Pelvic Fracture May Increase Trauma Patients' Risk of Death
But it is only one variable among many, and some are more strongly associated with mortality
23 dec 2009-- In trauma patients, pelvic fracture is significantly associated with death, but its effect should be considered in relation to other variables, according to a study in the Dec. 1 issue of the Journal of Bone & Joint Surgery.
Ashoke K. Sathy, M.D., of the University of Texas Southwestern Medical Center in Dallas, and colleagues performed a regression analysis on 63,033 patients to compare mortality associated with pelvic fracture with other variables such as age, shock, head injury, abdominal or chest injury, and extremity injury. They also conducted a second analysis to see whether the impact of a pelvic fracture on mortality varied when combined with other known risk factors for mortality.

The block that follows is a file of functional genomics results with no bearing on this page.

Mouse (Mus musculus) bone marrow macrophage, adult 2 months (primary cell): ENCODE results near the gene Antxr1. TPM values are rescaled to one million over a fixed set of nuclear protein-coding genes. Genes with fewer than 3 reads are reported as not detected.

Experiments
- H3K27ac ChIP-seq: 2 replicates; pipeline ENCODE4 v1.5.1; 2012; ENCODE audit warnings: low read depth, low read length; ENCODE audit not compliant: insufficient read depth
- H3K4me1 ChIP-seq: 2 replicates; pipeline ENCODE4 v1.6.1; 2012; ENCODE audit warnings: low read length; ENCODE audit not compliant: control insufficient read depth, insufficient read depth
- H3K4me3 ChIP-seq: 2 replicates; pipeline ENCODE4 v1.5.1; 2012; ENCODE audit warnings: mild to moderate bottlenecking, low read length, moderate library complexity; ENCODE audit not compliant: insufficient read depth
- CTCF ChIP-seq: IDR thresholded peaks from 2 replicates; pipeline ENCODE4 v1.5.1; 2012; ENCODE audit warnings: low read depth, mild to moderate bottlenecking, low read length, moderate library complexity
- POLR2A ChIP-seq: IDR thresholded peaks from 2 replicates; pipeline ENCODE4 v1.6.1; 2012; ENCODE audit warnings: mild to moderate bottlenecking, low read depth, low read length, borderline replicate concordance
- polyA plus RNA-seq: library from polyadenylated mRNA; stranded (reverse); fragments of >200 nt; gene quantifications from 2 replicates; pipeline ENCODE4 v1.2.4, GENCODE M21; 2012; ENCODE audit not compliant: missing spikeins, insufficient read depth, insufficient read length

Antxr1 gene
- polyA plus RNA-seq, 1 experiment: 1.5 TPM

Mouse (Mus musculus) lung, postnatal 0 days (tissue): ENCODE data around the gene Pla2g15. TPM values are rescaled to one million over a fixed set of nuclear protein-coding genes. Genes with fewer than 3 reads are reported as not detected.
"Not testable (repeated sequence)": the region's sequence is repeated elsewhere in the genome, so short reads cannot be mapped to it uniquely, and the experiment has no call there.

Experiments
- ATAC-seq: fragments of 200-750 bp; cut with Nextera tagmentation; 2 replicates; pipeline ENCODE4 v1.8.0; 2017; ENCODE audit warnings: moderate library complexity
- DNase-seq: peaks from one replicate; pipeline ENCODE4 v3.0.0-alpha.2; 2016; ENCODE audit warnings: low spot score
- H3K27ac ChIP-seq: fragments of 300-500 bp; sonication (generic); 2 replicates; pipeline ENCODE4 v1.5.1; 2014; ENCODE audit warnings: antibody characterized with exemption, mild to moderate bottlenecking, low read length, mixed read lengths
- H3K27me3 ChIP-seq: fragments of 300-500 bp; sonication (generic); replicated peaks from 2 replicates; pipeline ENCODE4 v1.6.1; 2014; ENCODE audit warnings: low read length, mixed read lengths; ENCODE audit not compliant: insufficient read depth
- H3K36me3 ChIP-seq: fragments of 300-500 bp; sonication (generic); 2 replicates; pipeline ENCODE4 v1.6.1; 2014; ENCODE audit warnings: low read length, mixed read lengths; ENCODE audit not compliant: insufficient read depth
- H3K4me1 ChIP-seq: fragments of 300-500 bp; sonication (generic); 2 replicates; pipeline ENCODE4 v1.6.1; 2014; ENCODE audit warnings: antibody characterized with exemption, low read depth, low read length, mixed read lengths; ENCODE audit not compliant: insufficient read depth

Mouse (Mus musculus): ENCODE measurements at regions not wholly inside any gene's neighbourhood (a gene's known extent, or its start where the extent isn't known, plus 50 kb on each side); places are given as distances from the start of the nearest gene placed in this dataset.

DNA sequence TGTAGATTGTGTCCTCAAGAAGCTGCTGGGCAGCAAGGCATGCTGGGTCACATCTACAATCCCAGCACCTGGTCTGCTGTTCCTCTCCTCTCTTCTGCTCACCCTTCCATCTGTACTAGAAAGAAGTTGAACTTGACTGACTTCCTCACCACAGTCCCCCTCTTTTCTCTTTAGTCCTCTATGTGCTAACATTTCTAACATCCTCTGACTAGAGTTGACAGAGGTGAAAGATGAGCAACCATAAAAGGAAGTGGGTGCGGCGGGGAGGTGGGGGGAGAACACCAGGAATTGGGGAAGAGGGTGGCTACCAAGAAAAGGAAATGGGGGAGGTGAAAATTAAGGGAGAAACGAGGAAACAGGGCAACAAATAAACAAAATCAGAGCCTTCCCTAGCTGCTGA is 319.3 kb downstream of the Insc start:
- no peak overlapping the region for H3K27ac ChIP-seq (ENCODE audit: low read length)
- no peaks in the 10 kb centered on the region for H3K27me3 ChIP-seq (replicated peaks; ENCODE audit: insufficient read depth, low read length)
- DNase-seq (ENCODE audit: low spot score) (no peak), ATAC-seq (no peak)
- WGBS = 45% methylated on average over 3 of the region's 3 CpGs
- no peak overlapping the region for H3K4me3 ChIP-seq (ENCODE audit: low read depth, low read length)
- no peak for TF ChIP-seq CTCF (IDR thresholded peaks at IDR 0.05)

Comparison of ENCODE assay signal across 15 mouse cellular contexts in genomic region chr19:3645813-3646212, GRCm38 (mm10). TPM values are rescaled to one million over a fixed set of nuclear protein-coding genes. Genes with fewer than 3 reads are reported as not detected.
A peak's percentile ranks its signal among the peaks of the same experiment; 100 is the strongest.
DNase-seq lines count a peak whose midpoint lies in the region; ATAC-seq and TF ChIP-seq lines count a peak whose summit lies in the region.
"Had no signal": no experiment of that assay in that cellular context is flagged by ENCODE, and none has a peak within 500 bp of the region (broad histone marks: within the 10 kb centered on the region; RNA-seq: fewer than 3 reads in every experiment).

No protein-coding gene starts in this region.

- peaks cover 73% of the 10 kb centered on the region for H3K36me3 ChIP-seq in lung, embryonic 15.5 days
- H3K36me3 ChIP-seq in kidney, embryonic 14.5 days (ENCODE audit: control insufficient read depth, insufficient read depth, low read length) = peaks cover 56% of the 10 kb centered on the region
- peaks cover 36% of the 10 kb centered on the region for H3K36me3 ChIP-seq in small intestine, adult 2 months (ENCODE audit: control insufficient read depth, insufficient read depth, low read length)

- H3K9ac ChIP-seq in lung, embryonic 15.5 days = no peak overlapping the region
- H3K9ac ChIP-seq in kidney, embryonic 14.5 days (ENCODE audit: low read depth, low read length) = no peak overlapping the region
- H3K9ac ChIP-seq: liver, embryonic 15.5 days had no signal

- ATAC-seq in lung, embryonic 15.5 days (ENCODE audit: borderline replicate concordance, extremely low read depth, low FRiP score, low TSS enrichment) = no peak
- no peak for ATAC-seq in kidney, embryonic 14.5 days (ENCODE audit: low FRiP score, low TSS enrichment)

The researchers found that pelvic fracture was significantly associated with mortality, with an odds ratio (approximately 2) similar to that of an abdominal injury. However, they found that the odds ratio for mortality was slower for pelvic fracture than for other variables such as hemodynamic shock, severe head injury, and an age of 60 years or above.
"Presumably, for patients with severe head injury and shock, the mortality risk is so high that the pelvic fracture adds little to the overall risk," the authors conclude. "This does not mean pelvic fractures can be ignored in such patients. However, in our opinion, it seems advisable to exclude patients with severe head injury and shock from analyses of the effectiveness of treatment strategies that seek to lessen mortality after pelvic fracture, since it appears that pelvic fracture has little impact on the risk of death for such patients."